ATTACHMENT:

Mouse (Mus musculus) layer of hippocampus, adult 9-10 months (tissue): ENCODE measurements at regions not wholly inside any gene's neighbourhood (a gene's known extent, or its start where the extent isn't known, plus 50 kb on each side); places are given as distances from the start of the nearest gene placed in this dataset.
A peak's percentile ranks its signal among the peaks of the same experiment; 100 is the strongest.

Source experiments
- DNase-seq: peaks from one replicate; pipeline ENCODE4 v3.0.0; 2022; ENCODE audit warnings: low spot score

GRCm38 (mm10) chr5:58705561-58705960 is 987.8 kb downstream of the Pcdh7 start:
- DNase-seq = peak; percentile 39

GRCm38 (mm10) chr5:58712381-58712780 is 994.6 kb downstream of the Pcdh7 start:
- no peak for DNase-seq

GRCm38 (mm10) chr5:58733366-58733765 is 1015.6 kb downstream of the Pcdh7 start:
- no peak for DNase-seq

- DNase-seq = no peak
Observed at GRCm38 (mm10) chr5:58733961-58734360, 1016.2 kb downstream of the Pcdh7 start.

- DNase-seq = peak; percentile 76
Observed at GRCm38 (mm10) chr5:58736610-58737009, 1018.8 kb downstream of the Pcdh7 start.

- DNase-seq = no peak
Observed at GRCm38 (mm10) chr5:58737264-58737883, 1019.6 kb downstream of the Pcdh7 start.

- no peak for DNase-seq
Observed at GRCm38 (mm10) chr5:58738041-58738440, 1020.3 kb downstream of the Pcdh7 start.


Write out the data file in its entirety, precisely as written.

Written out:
Mouse (Mus musculus) layer of hippocampus, adult 9-10 months (tissue): ENCODE measurements at regions not wholly inside any gene's neighbourhood (a gene's known extent, or its start where the extent isn't known, plus 50 kb on each side); places are given as distances from the start of the nearest gene placed in this dataset.
A peak's percentile ranks its signal among the peaks of the same experiment; 100 is the strongest.

Source experiments
- DNase-seq: peaks from one replicate; pipeline ENCODE4 v3.0.0; 2022; ENCODE audit warnings: low spot score

GRCm38 (mm10) chr5:58705561-58705960 is 987.8 kb downstream of the Pcdh7 start:
- DNase-seq = peak; percentile 39

GRCm38 (mm10) chr5:58712381-58712780 is 994.6 kb downstream of the Pcdh7 start:
- no peak for DNase-seq

GRCm38 (mm10) chr5:58733366-58733765 is 1015.6 kb downstream of the Pcdh7 start:
- no peak for DNase-seq

- DNase-seq = no peak
Observed at GRCm38 (mm10) chr5:58733961-58734360, 1016.2 kb downstream of the Pcdh7 start.

- DNase-seq = peak; percentile 76
Observed at GRCm38 (mm10) chr5:58736610-58737009, 1018.8 kb downstream of the Pcdh7 start.

- DNase-seq = no peak
Observed at GRCm38 (mm10) chr5:58737264-58737883, 1019.6 kb downstream of the Pcdh7 start.

- no peak for DNase-seq
Observed at GRCm38 (mm10) chr5:58738041-58738440, 1020.3 kb downstream of the Pcdh7 start.